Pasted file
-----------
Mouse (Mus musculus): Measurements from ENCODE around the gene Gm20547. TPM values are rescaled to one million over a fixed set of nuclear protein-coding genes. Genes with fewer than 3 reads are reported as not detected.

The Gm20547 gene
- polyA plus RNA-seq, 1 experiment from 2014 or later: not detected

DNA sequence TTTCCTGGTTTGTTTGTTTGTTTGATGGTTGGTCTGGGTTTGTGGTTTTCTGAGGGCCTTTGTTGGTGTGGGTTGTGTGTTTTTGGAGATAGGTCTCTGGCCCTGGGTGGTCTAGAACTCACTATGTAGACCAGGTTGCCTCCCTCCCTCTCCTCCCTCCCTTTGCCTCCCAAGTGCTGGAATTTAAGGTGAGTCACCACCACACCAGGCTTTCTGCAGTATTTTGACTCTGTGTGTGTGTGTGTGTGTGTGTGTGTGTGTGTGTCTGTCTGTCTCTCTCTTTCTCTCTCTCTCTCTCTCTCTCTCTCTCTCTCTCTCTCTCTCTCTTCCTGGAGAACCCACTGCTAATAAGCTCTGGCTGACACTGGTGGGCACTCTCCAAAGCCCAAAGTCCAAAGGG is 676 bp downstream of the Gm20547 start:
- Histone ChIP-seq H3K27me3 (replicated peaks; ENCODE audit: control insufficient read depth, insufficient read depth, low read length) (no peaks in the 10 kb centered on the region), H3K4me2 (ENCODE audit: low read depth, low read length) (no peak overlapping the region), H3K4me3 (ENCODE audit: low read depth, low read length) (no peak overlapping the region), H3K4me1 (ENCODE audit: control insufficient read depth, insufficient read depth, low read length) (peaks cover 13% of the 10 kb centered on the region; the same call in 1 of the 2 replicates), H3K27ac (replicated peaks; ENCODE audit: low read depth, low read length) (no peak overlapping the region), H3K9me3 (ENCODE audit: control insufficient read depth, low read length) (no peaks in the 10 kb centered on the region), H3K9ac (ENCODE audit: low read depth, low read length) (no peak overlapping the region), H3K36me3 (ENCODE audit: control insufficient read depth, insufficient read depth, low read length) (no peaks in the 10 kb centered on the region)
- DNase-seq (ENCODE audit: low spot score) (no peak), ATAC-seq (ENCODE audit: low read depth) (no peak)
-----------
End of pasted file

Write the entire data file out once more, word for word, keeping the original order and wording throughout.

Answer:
Mouse (Mus musculus): Measurements from ENCODE around the gene Gm20547. TPM values are rescaled to one million over a fixed set of nuclear protein-coding genes. Genes with fewer than 3 reads are reported as not detected.

The Gm20547 gene
- polyA plus RNA-seq, 1 experiment from 2014 or later: not detected

DNA sequence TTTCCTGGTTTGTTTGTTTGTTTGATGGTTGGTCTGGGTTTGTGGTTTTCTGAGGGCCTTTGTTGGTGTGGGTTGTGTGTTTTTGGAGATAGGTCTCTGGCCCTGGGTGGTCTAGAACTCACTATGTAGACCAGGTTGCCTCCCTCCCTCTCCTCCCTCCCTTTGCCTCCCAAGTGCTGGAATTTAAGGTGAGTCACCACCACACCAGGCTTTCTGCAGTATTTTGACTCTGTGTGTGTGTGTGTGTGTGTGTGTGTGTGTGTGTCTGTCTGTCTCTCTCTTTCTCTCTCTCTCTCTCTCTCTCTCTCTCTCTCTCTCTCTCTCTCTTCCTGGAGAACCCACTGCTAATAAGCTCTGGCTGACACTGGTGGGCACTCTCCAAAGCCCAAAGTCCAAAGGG is 676 bp downstream of the Gm20547 start:
- Histone ChIP-seq H3K27me3 (replicated peaks; ENCODE audit: control insufficient read depth, insufficient read depth, low read length) (no peaks in the 10 kb centered on the region), H3K4me2 (ENCODE audit: low read depth, low read length) (no peak overlapping the region), H3K4me3 (ENCODE audit: low read depth, low read length) (no peak overlapping the region), H3K4me1 (ENCODE audit: control insufficient read depth, insufficient read depth, low read length) (peaks cover 13% of the 10 kb centered on the region; the same call in 1 of the 2 replicates), H3K27ac (replicated peaks; ENCODE audit: low read depth, low read length) (no peak overlapping the region), H3K9me3 (ENCODE audit: control insufficient read depth, low read length) (no peaks in the 10 kb centered on the region), H3K9ac (ENCODE audit: low read depth, low read length) (no peak overlapping the region), H3K36me3 (ENCODE audit: control insufficient read depth, insufficient read depth, low read length) (no peaks in the 10 kb centered on the region)
- DNase-seq (ENCODE audit: low spot score) (no peak), ATAC-seq (ENCODE audit: low read depth) (no peak)